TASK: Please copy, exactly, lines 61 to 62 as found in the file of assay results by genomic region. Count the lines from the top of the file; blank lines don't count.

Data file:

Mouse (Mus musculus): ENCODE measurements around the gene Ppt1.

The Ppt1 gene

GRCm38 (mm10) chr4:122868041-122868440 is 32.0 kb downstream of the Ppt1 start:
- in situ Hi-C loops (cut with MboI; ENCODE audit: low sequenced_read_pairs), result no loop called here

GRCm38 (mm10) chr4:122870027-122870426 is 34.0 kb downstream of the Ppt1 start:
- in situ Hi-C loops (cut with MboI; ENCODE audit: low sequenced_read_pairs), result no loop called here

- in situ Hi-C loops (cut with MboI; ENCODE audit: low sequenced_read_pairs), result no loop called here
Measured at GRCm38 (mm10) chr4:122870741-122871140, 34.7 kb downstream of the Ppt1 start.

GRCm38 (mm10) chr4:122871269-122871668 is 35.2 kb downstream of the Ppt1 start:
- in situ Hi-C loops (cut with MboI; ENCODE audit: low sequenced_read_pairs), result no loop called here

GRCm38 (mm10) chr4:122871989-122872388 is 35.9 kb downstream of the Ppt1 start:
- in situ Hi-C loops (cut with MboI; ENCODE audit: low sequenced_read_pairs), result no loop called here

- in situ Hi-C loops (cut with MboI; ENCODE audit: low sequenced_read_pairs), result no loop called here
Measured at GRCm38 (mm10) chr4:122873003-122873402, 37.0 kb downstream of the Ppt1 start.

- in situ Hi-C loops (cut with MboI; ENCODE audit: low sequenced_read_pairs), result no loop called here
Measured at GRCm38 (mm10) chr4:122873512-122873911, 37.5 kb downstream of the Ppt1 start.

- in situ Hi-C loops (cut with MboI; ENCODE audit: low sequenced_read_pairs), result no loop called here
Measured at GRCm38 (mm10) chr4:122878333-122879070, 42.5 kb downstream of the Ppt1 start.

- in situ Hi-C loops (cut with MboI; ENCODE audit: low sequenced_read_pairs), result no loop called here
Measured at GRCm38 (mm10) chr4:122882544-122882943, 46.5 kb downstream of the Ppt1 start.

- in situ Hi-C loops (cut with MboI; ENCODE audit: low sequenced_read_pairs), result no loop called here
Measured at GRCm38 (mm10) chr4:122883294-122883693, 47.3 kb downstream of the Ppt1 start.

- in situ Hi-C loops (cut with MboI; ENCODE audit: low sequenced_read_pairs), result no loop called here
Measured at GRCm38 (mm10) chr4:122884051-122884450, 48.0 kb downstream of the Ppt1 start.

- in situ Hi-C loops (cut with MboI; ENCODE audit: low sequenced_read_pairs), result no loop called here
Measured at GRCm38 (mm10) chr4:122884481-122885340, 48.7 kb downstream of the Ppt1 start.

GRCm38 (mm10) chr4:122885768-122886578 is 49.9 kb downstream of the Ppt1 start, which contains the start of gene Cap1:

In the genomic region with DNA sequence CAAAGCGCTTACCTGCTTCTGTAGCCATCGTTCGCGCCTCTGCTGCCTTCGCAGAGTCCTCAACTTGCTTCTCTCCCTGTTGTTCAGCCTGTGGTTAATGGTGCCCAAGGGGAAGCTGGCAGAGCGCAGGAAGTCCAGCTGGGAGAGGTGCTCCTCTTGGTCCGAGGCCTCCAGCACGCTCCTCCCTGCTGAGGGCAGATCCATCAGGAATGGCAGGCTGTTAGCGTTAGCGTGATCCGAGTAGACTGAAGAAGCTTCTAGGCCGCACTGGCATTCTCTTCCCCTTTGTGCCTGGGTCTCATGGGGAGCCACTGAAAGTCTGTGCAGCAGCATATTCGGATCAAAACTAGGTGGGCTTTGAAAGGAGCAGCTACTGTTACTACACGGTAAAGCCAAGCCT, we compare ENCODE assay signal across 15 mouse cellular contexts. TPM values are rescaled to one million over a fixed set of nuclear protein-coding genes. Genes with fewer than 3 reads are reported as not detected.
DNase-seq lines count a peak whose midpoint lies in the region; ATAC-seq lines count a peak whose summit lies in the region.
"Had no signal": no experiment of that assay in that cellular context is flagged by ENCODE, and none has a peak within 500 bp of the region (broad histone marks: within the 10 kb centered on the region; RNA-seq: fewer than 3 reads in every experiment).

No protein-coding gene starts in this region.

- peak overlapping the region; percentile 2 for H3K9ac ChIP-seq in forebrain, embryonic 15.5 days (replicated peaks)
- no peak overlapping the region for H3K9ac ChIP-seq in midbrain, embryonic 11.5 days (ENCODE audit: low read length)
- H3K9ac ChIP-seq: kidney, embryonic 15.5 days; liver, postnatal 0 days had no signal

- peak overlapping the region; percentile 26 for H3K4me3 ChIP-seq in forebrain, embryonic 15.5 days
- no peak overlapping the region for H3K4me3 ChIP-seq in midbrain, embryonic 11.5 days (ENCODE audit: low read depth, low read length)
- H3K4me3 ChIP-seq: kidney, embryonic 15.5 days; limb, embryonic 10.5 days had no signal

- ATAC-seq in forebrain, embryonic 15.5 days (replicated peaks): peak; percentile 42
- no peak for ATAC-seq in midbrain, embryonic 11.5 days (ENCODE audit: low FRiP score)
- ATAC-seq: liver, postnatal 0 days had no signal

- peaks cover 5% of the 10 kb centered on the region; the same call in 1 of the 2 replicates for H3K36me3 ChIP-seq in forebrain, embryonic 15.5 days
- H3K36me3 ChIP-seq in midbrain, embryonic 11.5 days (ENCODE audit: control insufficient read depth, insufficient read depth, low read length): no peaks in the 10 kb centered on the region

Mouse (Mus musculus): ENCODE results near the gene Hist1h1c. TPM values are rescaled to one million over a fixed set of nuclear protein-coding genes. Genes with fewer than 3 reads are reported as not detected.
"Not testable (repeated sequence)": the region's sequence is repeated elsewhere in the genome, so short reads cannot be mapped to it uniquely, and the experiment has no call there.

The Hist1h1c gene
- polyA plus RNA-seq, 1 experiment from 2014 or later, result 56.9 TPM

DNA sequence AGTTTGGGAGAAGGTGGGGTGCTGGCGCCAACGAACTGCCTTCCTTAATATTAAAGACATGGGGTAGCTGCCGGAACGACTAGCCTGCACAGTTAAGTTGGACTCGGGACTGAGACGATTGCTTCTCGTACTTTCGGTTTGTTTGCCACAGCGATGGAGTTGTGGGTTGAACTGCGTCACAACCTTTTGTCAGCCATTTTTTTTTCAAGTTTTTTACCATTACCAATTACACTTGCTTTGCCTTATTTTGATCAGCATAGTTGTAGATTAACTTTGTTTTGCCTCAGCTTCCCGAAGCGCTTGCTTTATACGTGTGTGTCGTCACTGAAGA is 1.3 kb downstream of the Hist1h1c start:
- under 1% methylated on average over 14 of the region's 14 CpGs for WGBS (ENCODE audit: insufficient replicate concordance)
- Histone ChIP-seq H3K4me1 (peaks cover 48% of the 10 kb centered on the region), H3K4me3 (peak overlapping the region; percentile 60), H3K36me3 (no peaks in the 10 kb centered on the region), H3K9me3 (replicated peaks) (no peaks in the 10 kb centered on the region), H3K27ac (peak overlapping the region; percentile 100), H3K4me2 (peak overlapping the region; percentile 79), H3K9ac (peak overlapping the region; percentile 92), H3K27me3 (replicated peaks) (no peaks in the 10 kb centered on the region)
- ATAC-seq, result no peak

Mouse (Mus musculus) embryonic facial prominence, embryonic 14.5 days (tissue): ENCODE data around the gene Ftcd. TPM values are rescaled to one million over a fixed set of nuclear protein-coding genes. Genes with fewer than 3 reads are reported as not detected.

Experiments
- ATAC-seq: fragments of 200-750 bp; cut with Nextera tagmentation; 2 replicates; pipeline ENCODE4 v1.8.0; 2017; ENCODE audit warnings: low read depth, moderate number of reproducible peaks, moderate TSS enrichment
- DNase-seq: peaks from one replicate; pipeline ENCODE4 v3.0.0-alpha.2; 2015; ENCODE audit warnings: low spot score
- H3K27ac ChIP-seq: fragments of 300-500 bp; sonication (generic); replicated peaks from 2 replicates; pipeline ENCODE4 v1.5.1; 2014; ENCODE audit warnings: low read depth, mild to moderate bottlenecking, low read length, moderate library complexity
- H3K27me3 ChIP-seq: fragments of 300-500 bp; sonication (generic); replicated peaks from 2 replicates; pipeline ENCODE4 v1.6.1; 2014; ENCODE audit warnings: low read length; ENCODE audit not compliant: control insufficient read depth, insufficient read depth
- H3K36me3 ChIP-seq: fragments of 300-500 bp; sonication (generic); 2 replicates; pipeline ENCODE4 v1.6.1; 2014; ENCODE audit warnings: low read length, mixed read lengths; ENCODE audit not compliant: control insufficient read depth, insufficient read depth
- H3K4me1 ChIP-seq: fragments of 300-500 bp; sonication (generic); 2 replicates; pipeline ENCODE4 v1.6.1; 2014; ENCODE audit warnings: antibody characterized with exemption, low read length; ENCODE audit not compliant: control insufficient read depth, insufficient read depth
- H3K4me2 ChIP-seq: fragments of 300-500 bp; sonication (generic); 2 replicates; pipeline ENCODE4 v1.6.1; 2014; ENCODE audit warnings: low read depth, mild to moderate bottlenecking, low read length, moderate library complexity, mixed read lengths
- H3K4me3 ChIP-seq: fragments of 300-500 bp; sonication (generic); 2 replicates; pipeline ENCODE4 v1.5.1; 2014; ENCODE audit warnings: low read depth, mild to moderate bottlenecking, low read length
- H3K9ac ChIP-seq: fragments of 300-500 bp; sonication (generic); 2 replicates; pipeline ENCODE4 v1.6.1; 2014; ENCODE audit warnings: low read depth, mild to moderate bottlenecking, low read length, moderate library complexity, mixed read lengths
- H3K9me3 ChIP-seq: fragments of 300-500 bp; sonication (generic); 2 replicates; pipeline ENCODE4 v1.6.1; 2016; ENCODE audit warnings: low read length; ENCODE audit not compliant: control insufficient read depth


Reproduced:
- H3K9ac ChIP-seq: fragments of 300-500 bp; sonication (generic); 2 replicates; pipeline ENCODE4 v1.6.1; 2014; ENCODE audit warnings: low read depth, mild to moderate bottlenecking, low read length, moderate library complexity, mixed read lengths
- H3K9me3 ChIP-seq: fragments of 300-500 bp; sonication (generic); 2 replicates; pipeline ENCODE4 v1.6.1; 2016; ENCODE audit warnings: low read length; ENCODE audit not compliant: control insufficient read depth